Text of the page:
1961 was a good year for Lacey

November 20th, 2018 by Ken

1961 was a good year.   Baseball was still the American past time , American music was still dominated by love songs,  the young vivacious John F. Kennedy was in the White House and Vietnam wasn’t even on the horizon.

It was also a good year to own a business in Olympia.  Some 80 percent of all retail sales in the entire county emanated from a four block area of downtown Olympia where everything you would ever need could be found – – including all three major automobile dealers.

Olympia government was controlled by a three-member city commission and all three slots were filled by downtown Olympia business owners.   The Olympia chamber was also dominated by downtown Olympia business interests.   Everything was calm and peaceful and no one could see what was about to happen.

A few miles outside of the city limits, to the east, in a unincorporated area called Lacey, a handful of young men were about to shake up the entire South Sound area.

Most of them were veterans of World War 2 and some of them also served in Korea.  They settled in the Lacey area after discharge because it offered them opportunities to meet the needs of veterans without the restrictions of city codes for  housing and for the children they were having as part of the nation’s “baby boom.”

Al Thompson had built Tanglewilde and Thompson Place.   Mo Loveless had purchased the old Mt. View Golf Course and was building the largest retirement community in the Northwest called Panorama City.   Bob Blume was operating a sporting goods store located at the intersection of Pacific Avenue and Sleater Kinney and selling real estate out of the back.  Not only had he been building the housing developments of Belair and Brentwood, but was purchasing land to build a regional shopping center.

The three were just the most well-known of those early Lacey businessmen.  Other young men like Lee Bensley, Gordy Schultz, Tommy Martin, Ken Wilcox, Mike Ostrander ,Al Homann, John Rupp, and Arden Deering, were making their mark on the Lacey community as well.

Many of them would gather every morning for coffee and conversation at the Flavor Nook, a drive-in restaurant on Pacific Avenue.   Most of them were members of the Olympia chamber and  the subject of starting a chamber of commerce in Lacey soon became a major topic in that year of 1961.

By September, the group had drafted by-laws and in October the Lacey Area Chamber of Commerce was formed with the motto “Where Free Enterprise Thrives.”   Elected as the first president was retired businessman Ray Kidwiller.

He served two terms as Lacey chamber president.   He later died of a heart attack at a Lacey chamber meeting after giving a talk about the need for economic development in the community.   A scholarship fund was established in his name and continues to provide monetary help to students in the Lacey area who are selecting business as their major.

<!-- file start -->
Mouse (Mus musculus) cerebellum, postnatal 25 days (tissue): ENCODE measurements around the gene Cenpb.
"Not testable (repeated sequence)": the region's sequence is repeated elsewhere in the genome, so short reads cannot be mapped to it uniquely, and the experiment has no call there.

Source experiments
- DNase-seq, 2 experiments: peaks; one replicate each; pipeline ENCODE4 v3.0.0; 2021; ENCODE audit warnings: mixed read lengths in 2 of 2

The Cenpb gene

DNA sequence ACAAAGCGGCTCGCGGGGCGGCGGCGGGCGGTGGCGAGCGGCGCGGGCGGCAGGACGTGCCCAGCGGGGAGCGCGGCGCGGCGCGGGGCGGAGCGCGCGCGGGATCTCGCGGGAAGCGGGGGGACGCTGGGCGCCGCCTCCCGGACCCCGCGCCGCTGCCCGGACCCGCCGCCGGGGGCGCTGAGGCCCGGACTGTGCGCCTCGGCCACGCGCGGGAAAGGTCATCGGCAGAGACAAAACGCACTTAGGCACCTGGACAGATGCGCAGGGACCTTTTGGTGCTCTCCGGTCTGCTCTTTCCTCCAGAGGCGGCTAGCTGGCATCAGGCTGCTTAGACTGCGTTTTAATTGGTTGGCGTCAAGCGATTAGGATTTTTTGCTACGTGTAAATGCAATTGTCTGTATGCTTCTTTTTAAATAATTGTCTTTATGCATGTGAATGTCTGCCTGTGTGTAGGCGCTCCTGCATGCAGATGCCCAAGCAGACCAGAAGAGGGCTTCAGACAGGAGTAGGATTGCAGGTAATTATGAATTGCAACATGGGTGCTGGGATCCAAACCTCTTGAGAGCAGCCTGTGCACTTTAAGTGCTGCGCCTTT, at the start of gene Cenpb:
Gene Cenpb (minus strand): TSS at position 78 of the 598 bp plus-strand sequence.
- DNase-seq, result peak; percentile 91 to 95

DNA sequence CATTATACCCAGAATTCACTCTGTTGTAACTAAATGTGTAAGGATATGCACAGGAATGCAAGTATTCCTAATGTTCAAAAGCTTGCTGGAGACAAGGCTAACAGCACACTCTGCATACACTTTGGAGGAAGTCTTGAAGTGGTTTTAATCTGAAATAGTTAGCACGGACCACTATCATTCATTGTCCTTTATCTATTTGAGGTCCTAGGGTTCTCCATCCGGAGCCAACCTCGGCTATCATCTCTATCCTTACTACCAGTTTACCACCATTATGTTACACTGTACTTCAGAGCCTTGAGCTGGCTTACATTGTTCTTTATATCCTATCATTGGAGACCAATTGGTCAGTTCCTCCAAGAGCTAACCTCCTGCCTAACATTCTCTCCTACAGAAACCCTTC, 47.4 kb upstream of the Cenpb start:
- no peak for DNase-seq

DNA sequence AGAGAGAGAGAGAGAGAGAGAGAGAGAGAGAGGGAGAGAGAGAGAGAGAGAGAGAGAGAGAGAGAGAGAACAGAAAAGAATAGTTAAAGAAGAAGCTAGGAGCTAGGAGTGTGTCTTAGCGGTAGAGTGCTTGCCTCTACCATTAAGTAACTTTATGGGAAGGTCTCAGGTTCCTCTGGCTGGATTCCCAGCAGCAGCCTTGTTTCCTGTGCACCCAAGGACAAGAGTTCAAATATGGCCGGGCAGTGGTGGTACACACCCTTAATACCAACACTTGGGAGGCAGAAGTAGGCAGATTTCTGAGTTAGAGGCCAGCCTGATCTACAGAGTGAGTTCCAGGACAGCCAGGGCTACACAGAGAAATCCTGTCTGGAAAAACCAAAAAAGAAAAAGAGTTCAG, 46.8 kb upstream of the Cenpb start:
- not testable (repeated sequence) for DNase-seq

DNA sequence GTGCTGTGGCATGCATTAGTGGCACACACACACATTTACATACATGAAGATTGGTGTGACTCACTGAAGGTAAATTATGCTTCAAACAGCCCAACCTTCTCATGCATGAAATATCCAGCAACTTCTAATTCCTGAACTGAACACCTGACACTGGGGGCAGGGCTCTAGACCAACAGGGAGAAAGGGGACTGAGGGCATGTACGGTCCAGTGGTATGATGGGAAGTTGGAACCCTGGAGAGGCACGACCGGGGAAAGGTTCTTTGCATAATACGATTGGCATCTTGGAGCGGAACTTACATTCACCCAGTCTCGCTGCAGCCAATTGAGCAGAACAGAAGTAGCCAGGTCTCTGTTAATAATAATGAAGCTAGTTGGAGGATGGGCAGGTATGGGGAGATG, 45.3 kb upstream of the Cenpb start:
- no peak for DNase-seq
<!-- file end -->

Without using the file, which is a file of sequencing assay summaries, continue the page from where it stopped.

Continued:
Selected as the first secretary was Agnes Kenmir (who preferred the title secretary to that of chamber director).  Agnes went on to spend more than two decades leading the Lacey chamber’s management.

The new chamber didn’t cut its ties to the Olympia Chamber.  They made the president of the Olympia chamber an ex-officio member of the Lacey chamber’s board of directors.   They also organized joint chamber committees and called for a joint meeting of the two chambers once a month.   Joint meetings and joint committees were a staple of the relationship between the two chambers for nearly a decade. During a joint meeting in April 1965, the meeting of the two chambers was rocked by an earthquake.

With Christmas coming on, the Lacey chamber created a sub-committee to procure a community Christmas tree, and Bob Blume volunteered to head that committee.   In his exuberance Bob cut a very large tree and spectators recall seeing his car drive down the road with its front wheels almost off the road.

Two projects the chamber undertook almost immediately, was the need for street lights and a flooding issue in Market Square.   The chamber worked with Puget Power (as it was known then) to get the street lights along Sleater Kinney and Pacific Avenue.   The long time flooding problem in Market Square was the result of a lack of sewer systems.   The chamber contracted to build a flood control ditch that ran from the shopping center to a drainage ditch that ran along the railroad, thus alleviating some of the problems.   (Long term relief came with cityhood and a stormwater system.)

For several years the chamber operated out of rented space or donated space.  After South Sound Center opened in 1966 it even operated out a store front donated by KGY Radio.   But, always, the chamber hoped to have its own building and set up a building fund.   Donations played a role and a chamber golf tournament brought in funds on a regular basis.   In 1980 the chamber was able to purchase its own building on Pacific Avenue next to the Lacey Fire District headquarters.   (Now the site of John Paul the Second High School.) Washington Governor Dan Evans cut the ribbon and dedicated the new building.  The property was later sold to the fire district for their headquarters expansion.

Over the decades, the Lacey chamber has changed its name, changed its location and changed executive directors.   But it always had the best interests of the Lacey business community as its first goal.

It forced the US Postal Service to improve service at its Lacey branch.   It fought with the City of Lacey over its restrictive sign ordinance and eventually was able to get some relief.   It supported Lacey schools by its support of levy and bond issues and it continues to offer programs and information of value to anyone who owns or does business in Lacey.






Posted in Business, History

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